WALNUT CREEK -- The Thomas J. Long Foundation, which has quietly given away millions over the past 40 years, wants to help create some definitive societal change. And the foundation's board is willing to spend every last penny in its coffers in a short amount of time to do it.
The Walnut Creek-based foundation, started by Longs Drug Stores co-founder Thomas J. Long in 1972, will likely be out of the philanthropy business by 2022.
The board announced Wednesday a plan not only to give out its typical $15,000-a-piece community grants to various organizations, but to disburse multiyear major money grants for initiatives in Alameda and Contra Costa counties. Areas of focus for those grants include education, disabled services, senior services and safety net services.
With this new direction, the foundation plans to spend its entire $90 million endowment in the next eight years.
"This strategy reflects the 'tradition of caring' that Longs Drug Stores was known for," said Sidne Long, chair of the board and daughter of Thomas J. Long, in a news release.
In 2012, the foundation celebrated its 40-year anniversary. It was then that the trustees looked at the $50 million it had spent over its history and realized that while the small grants helped various organizations, issues such as homelessness or hunger were not getting better and in many cases, worse, said foundation board trustee Hank Delevati. So the board decided the best way to honor the mission of the foundation was to spend money on programs that will create lasting change.
"We are about making an impact and affecting change in these (above) four areas," he said. "It's called 'giving while living.'"
This nonprofit model is how the Bill and Melinda Gates Foundation operates.
"To some extent, those organizations end up losing their perspective and objective of the original founders and are living in perpetuity in spite of themselves," Delevati said.
Thomas J. Long never indicated if he wanted the foundation to go on forever, he said.
Foundation officials are looking to fund programs or services that can create measurable change. An example is their 2009 effort funding First 5 Contra Costa and Alameda Counties, to which the foundation gave $15 million over five years to provide preschool for low-income children. Those preschoolers, now in third and fourth grades, are 1,000 vocabulary words ahead of their peers, and statistically less likely to drop out of school, Delevati said. And First 5 was able to use the Long grant as leverage to get more money from the federal government.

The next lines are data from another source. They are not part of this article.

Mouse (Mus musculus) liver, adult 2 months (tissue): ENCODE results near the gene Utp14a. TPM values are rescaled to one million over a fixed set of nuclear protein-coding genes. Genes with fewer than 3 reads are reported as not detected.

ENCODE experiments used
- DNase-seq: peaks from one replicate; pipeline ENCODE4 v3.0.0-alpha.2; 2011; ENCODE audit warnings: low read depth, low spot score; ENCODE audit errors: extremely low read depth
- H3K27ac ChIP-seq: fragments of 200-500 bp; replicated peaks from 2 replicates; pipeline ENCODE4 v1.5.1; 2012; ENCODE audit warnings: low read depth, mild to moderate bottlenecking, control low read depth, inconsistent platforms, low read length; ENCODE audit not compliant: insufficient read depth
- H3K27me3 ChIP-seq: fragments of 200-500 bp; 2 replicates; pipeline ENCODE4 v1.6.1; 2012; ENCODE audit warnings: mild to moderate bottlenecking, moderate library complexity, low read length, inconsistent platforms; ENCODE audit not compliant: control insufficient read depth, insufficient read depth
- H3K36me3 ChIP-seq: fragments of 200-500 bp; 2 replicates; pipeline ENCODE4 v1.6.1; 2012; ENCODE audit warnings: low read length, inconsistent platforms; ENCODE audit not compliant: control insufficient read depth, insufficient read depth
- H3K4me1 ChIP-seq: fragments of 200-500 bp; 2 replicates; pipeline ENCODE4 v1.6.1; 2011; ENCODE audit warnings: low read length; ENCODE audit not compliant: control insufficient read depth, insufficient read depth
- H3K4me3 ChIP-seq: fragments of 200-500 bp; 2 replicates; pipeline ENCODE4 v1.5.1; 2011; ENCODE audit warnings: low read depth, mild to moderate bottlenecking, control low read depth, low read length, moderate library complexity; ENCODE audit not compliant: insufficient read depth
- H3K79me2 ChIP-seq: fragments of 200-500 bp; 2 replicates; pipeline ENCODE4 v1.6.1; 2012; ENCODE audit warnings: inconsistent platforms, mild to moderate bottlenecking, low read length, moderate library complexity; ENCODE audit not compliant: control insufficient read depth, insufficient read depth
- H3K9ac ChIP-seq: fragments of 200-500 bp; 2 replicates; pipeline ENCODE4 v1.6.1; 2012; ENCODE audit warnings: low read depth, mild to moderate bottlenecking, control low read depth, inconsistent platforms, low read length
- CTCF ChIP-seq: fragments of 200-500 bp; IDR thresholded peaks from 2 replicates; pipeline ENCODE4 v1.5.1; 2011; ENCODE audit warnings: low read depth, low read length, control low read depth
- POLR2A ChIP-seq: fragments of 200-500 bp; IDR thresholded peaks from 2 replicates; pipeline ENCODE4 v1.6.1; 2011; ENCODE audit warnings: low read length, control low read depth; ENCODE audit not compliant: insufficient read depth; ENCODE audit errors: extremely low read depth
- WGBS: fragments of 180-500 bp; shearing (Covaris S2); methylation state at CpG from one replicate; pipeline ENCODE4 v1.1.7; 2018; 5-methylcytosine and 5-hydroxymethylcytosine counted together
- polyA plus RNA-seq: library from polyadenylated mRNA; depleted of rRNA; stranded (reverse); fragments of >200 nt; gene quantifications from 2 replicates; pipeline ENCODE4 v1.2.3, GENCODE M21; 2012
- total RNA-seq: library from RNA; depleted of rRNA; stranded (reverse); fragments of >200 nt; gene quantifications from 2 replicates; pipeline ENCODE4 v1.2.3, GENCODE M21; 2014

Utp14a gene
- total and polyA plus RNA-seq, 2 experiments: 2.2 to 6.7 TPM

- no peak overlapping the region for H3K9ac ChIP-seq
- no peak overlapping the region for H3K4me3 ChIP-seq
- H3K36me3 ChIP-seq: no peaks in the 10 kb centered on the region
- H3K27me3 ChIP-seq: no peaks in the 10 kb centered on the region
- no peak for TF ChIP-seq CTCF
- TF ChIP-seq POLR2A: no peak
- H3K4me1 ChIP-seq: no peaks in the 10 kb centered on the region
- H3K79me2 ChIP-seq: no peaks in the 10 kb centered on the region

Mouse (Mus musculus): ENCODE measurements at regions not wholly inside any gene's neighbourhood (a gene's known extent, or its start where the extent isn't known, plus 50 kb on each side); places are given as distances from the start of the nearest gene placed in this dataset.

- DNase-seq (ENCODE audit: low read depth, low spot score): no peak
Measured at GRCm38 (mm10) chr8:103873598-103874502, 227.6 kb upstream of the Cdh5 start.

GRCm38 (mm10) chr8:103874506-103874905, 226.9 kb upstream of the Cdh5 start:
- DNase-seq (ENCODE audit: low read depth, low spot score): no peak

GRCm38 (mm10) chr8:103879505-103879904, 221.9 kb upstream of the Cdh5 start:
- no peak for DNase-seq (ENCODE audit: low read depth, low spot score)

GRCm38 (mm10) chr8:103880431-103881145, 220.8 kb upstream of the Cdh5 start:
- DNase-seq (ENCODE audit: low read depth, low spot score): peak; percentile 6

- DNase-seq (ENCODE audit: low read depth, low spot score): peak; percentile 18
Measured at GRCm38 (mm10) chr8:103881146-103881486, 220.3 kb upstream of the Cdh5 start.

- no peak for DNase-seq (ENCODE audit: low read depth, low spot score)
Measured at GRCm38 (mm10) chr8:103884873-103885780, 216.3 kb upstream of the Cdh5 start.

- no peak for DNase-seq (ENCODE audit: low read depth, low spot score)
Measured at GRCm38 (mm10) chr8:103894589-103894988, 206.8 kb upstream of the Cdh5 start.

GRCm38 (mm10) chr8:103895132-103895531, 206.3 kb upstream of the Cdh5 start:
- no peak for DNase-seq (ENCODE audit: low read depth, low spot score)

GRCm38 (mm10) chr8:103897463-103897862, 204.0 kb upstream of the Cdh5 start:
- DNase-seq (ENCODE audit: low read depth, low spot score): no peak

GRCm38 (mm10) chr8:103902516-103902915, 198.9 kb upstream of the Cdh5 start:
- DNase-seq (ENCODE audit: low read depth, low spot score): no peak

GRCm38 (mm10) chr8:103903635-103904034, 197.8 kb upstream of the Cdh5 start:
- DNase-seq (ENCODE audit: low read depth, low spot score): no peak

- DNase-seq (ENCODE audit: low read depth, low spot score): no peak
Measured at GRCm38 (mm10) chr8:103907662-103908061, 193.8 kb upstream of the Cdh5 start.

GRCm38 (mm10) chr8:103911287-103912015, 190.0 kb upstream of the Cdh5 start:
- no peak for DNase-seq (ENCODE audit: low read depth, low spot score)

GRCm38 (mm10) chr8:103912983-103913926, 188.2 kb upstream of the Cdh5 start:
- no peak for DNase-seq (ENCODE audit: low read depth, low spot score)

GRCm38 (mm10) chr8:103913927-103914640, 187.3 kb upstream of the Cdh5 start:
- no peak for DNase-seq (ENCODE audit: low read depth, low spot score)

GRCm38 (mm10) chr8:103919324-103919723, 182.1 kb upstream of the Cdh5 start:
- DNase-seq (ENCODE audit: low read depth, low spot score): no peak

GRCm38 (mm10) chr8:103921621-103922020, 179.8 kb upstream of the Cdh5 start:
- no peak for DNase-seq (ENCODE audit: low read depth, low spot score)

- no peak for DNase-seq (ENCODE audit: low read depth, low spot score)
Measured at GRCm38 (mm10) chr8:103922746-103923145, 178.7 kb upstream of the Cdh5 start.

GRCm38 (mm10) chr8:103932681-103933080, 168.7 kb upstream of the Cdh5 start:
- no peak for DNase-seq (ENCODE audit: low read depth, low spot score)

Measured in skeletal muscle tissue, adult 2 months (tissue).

Over the next several months and years, the foundation will actively go out, unlike in the past, and search for organizations, government agencies or other foundations that would use the moneyto make big changes, he said.
In the past, programs such as Aim High Oakland, Diablo Regional Arts Association and Bay Area Legal Aid have all received money. Last year, the foundation awarded 230 grants totaling more than $6 million.
While the larger grants may be used on capital projects, the board has found that they didn't have the impact the preschool funding did, he said.
"We are not interested in spending money to build the Long Senior Center in downtown Walnut Creek," he said.
The foundation will still dole out the smaller community grants at the same time, and in some cases may even make those a bit larger.
But eventually those organizations will no longer be able to count on the smaller grants. But some aren't worried.
"I think because it's a 10-year horizon I am not immediately concerned and because they have supported us for so long," said David Gerson, executive director of Loaves & Fishes of Contra Costa, a hunger-fighting nonprofit that has received about $20,000 annually for years. His organization is trying to expand, to offer more services to its clients, and hopes to buy a building in Martinez.
"We may have the thought to apply for an additional grant with our expansion," he said. "So it's great news and could be a great opportunity."
The Long foundation's executive leadership team is being shaken up as well, with Executive Director Bob Coakley moving over to be vice president, finance and administration, for the foundation. The search for a chief executive officer, likely one who has handled the wind-down of a foundation, is underway.
For more information go to www.thomasjlongfdn.org.
Contact Elisabeth Nardi at 925-952-2617. Follow her at Twitter.com/enardi10.
Walnut Creek-based foundation gives around $6 million community grants annually
Here is a partial list of 2012 grant recipients: